Improving the customer experience doesn't have to be complicated. It can be broken down into three steps that allow you to examine how different parts of your business contribute to the overall encounter. Improved customer experiences usually result in increased customer retention and more referrals.

All you need to do is look at your business and its processes from the customer's perspective, to see your company as the customer sees it. There are three steps: before, during, and after the customer interaction.

Before the Sale

"Before" includes how customers become aware of your business and the influences that drive them to walk up to your door. Marketing and word-of-mouth advertising is a big part of this step. In today's world, advertising includes everything from traditional mainstream media to social media platforms such as Facebook, blogs, and Twitter. For retailers, store signage and point-of-sale advertising is still important.

Inventory control is crucial. Retailers order their inventory months in advance of their busy seasons. The ability to spot new fashions and trends is critical to many professions. Determine whether this is a strength or a weakness.

During the Sale

The second step is "during." When customers enter a place of business, they'll be asking themselves questions such as "Do I like what I see here? Do I feel safe? Is the environment not only comfortable but pleasant?" For brick-and-mortar retailers this means your customers must see an enticing accessible storefront. Is the area outside of the store clean and safe? Once inside, comfort includes everything from lighting, decorations, temperature, and cleanliness to how the staff greets and interacts with customers. The way merchandise is displayed is also crucial.

The level of customer service offered by your staff can make you stand out from your competition. You and your employees should be polite, knowledgeable, and adept at matching customer needs with your products. Retail staff should be trained to stop their paperwork or restocking to wait on customers as soon as they enter. Additionally, you should empower your employees to go the extra mile to exceed your customer needs, especially when complaints are voiced.

Depending on your business, your customers should be able to "test-drive" your products or otherwise interact with them. Train your employees to bring spouses, especially wives, into the conversation. Identify other ways to make your business family-friendly.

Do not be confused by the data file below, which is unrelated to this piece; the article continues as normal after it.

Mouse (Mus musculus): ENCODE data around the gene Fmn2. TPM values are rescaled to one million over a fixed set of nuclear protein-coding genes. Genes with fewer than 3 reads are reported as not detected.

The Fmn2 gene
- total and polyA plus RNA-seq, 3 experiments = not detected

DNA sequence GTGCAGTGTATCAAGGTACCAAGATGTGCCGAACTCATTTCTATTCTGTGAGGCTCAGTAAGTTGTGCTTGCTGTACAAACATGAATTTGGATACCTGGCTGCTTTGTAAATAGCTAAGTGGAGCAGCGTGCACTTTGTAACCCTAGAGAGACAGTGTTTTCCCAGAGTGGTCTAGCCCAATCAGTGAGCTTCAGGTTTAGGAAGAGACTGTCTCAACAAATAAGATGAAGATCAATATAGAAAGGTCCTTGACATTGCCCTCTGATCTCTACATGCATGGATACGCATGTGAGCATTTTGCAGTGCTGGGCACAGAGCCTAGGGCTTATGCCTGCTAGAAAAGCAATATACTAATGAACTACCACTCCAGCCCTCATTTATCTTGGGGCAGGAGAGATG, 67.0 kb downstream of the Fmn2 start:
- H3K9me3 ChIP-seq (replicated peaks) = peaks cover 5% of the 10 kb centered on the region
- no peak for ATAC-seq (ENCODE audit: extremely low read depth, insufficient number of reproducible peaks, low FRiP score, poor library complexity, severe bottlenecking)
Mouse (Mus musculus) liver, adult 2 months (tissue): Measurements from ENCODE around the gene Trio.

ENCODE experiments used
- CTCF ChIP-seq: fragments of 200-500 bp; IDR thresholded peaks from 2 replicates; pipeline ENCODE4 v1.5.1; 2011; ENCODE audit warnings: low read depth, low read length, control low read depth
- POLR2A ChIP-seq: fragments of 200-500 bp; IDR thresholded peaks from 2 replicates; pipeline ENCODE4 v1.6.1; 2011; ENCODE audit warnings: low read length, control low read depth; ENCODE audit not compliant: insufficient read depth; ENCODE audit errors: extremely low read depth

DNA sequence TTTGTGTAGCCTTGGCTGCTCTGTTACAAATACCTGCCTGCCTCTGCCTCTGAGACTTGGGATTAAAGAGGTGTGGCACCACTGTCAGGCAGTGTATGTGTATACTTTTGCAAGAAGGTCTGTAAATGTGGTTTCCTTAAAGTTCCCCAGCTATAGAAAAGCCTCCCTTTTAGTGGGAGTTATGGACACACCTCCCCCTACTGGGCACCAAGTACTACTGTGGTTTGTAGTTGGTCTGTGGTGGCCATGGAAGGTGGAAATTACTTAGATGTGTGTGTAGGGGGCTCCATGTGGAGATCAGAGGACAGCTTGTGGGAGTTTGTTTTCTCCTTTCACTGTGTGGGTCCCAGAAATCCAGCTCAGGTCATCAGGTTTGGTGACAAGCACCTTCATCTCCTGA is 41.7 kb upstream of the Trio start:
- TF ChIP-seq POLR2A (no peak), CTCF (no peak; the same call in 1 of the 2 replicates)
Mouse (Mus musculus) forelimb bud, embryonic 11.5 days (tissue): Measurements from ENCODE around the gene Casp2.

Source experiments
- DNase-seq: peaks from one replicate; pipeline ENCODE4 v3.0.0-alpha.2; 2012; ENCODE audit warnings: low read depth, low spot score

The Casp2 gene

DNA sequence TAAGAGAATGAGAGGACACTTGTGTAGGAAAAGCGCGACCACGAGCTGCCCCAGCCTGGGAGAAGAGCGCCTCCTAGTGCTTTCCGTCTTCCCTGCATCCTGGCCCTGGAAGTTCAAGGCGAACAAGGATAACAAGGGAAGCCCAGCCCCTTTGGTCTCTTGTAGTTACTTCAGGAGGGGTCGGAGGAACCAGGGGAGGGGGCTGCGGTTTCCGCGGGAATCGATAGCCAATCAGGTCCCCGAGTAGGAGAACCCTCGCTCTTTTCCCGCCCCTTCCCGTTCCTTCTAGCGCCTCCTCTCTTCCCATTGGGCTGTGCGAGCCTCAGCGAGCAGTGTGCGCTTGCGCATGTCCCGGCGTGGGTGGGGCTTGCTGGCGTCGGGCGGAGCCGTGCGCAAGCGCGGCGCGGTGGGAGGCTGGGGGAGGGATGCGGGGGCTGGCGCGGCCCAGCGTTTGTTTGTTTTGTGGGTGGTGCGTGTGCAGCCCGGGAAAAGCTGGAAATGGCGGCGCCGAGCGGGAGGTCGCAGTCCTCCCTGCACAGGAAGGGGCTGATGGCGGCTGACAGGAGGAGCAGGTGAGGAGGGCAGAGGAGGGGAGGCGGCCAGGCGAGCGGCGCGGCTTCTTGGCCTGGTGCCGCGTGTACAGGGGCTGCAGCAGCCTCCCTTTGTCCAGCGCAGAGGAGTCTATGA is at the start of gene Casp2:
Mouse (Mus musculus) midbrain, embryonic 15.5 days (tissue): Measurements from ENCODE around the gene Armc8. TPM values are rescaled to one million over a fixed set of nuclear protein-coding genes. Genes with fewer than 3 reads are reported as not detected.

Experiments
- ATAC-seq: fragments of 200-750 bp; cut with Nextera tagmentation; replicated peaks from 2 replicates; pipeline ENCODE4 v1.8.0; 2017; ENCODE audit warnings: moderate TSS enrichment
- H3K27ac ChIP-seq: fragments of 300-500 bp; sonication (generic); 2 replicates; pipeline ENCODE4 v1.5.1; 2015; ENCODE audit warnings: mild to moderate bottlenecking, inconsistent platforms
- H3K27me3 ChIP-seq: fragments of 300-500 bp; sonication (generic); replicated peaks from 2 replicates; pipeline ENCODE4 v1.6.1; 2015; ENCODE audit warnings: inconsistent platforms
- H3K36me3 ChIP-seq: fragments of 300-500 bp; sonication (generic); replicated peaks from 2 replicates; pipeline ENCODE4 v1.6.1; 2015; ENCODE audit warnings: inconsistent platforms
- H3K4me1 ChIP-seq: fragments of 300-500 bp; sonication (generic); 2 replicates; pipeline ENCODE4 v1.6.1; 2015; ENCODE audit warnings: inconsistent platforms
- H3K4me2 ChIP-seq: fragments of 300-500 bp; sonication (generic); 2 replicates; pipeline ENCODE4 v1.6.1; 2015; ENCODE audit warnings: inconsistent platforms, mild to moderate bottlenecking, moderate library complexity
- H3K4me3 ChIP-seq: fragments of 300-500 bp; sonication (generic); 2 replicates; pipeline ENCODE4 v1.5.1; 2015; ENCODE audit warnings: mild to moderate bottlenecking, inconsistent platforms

If it's appropriate, offer your customers free refreshments. Coffee, water, and tea can go a long way to improving the customer experience for a minimal investment.

After the Sale

The final step is "after" the sale. Determine a way to identify those customers who want you to inform them of upcoming sales and promotions. Consider creating a monthly e-newsletter that offers tips about the "care and feeding" of your product that will keep your name topmost in your customers' minds.

Then examine the part of your business that customers don't see. Studies have shown a direct link between employee morale and the level of customer service. The saying "Happy employees make happy customers" is true. You should identify those competencies you require in your employees and make sure that you're looking for them when you hire. Be sure you are properly rewarding and recognizing your employees when they make positive contributions to the customer experience.

Audit your policies and procedures, such as how and when you offer refunds, to make sure that they don't stand in the way of "wowing" your customers.

Determine what additional training and other resources your employees need to truly make your customers' experiences memorable.

If you focus on examining the factors your customers can see, such as inventory, customer service, and "test-driving" the merchandise as well as behind-the-scenes processes that your customers don't see (hiring, training, recognition) you'll be able to better craft a customer experience that will surprise and please.